Stage 1 of Project Genesis has begun with the creation of a reasonable world map for my homebrew setting. While I am not necessary done with it, I am certain that with some modest tweaks, it will become much more dynamic (well, at least as dynamic as hex maps can get) in the future. Enjoy and feel free to critique and/or offer suggestions.
I have been using some of my free time to pencil in some ideas for a bout of world building. The old pink binder of my first homebrew world (Codename: Lanotia) has resurfaced, both literally and metaphorically, so I feel that it is time to see what I can do. Yet, the task seems monumental and paralytic, for all roads to something new and innovative lead back to previously published material. Here is a glimpse of some of the roads that I have been down thus far:
- “I have taken a lot of Latin…*Bing* Roman-themed, with a testament to political, technological, and philosophical greatness housed within a decaying empire.”
- “Wait, this seems familiar…” [Looks over at Arcanis]
- “Hmmm…Why is Dune in my queue of things to watch?”
- “…Desert Campaign World FTW…”
- [Sad Face] “I’ll guess I can call it Dark Qadim.”
- “Hmmm…Martin doesn’t have the quintessential rights to dark, gritty fantasy, right? I can do that.”
- “First off, let’s use this nifty software to build some banners.”
- [20 minutes later] “It has a lion on it…”
I am starting to wonder what new ground is out there to explore with a fantasy, let alone a tabletop setting. With science fiction, the possibilities seem boundless and fruitful for exploration, yet with fantasy, the capacity for endless combination exists, but somehow it feels difficult 1) to escape the sacred cows (i.e. elves, dwarves, and halflings; unbeatable magic; that damn starting tavern, etc.) and 2) to chart out unexplored terrain that has not been licensed (and likely Starbucks-ed). What is truly left to explore and what is truly new? It seems that new wave mainstream and indie games that are breaking new ground tend to focus on the mechanics rather than the setting, though I must say that the concepts behind Greg Stolze’s Reign do make me feel giddy. Perhaps a good moment of world building must start with a crowd-sourced question: When it comes to fantasy after a resurgence of fantasy in all forms of media, where do we go from here?
After spending a significant amount of time playing Civilization V this Labor Day weekend, I got the bug to start worldbuilding again. My own world has remained dormant for several years now and it seemed time to return to the project. The notes were scattered around, and while reviewing what survived several primary computer jumps, the history (or lack thereof) jumped off the page, and my mind centered on a question that has been bugging me for several years now during my numerous excursions through fantasy RPG land:
Why do most major fantasy roleplaying settings, as well as numerous homebrew settings, incorporate a major catastrophe, one which caused such massive destruction that it threw the world into a lengthy dark age?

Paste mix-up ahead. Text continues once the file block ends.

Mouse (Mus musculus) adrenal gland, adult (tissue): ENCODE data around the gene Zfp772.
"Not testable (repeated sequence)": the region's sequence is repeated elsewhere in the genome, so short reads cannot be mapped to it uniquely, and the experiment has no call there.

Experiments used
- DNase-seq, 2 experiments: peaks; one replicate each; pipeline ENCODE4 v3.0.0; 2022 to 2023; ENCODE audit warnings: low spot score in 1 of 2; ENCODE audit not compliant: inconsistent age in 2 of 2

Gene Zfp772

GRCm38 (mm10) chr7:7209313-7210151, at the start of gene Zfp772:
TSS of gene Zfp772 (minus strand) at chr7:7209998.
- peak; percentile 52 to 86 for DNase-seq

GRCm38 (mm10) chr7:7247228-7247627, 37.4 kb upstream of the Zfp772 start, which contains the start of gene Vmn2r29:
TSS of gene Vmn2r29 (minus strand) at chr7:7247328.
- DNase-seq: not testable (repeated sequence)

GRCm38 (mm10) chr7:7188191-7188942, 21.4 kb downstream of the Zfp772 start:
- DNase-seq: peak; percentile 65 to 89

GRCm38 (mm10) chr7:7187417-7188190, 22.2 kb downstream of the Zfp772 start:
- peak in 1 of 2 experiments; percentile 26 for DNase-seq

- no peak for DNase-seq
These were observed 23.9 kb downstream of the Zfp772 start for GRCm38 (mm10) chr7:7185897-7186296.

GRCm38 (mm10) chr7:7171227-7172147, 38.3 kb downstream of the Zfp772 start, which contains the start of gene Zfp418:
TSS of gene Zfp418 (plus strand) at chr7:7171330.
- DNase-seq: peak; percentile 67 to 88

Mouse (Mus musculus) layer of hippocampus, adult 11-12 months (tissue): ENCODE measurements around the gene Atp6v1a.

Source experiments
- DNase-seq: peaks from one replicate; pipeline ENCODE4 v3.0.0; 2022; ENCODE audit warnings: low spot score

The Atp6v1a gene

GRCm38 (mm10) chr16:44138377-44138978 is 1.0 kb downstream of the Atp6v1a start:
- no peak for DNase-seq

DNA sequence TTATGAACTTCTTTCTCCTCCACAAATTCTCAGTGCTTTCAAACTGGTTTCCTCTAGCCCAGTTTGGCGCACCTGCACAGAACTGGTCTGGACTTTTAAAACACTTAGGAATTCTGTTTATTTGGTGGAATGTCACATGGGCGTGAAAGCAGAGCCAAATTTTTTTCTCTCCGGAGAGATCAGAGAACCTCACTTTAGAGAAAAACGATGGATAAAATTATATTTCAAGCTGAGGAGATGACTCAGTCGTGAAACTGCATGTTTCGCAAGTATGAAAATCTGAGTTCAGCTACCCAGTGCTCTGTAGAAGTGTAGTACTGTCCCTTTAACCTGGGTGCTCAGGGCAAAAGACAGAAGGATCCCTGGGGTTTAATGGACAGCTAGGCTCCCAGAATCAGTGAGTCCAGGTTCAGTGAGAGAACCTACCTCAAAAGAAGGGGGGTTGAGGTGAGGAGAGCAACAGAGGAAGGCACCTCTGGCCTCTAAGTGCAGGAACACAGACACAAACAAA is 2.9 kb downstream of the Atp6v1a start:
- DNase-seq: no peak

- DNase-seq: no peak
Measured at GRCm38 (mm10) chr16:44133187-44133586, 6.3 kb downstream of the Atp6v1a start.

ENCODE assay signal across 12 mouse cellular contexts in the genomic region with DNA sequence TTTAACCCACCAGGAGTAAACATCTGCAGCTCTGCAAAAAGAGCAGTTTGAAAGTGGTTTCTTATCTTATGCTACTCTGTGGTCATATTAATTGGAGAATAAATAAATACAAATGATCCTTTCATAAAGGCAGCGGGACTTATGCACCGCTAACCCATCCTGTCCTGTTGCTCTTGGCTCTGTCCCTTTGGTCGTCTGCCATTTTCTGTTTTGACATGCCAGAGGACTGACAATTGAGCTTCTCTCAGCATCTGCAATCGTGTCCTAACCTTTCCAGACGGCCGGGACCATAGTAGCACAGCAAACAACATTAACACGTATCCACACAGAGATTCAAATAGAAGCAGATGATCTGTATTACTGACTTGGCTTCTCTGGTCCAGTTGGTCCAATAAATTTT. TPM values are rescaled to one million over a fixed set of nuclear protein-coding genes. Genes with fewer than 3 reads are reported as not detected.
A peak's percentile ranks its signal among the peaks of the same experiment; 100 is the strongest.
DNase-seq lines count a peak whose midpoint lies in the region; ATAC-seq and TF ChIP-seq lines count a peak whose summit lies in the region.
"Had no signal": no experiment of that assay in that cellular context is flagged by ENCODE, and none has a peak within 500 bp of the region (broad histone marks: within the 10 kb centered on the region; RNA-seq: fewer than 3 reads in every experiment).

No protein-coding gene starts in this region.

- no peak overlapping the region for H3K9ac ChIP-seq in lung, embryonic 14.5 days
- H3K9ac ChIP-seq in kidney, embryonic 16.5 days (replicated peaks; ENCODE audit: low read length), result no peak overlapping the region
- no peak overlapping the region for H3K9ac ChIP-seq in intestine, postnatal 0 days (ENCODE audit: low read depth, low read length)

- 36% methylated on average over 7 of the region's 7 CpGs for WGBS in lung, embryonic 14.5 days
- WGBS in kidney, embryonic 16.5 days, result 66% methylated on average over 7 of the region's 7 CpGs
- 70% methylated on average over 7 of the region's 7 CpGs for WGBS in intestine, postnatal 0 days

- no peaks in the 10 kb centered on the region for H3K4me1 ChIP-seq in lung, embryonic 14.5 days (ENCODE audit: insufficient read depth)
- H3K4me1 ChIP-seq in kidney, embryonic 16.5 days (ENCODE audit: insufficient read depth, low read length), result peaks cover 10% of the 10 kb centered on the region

Many fantasy RPGs (Pathfinder and Earthdawn are my personal favorites.) contain this idea of a significant event that eliminates the trajectory of the setting and represents some type of rebirth to an age where the game begins. This framework is quite common and is becoming more ingrained in both commercial and homebrew settings. My own setting contained a massive plague that had wiped out most of the world’s population (which is nothing like King’s The Stand) and where civilization was just clawing back to a state of normalcy. I have encountered many variations of this framework over the years, but it seems to be defined by these stages:
- Colossal Catastrophe – An event of global proportions ruins the world’s current development. This event comes in the form of a crashing celestial body (in both senses of the word “celestial”); a global meteorological event, possibly an ice age; a massive plague or illness, usually indiscriminate of fantasy race; or a magical event, often one that restricts or inhibits the ability to practice magic.
- The Loss of All History Prior to the Catastrophe – The history becomes either lost, buried, or guarded by some sentinel being or fantasy race.
- A Gaming World that Starts Numerous Centuries after this Catastrophe – The default game setting takes place at a time far removed from the catastrophe, and much of the default exposition and geopolitical systems account for only a small portion of the time being the catastrophe and the default time.
I am not going to take a critical stance on this trope, as it can be useful in fleshing out a fantasy world, particularly homebrew settings that require an extensive amount of bottom-to-top construction. My question is what aspects of setting generation and worldbuilding prompt the use of this trope. Why does it feel like a natural, often expected, convention to use when crafting ye old Republic of Old/Middle English Place Name? More to the point, has it become a required element that must be present to address the audience’s expectation or assist in the suspension of disbelief necessary to engage with a fantasy setting. I have some thoughts, but I would like to hear other opinions on the matter.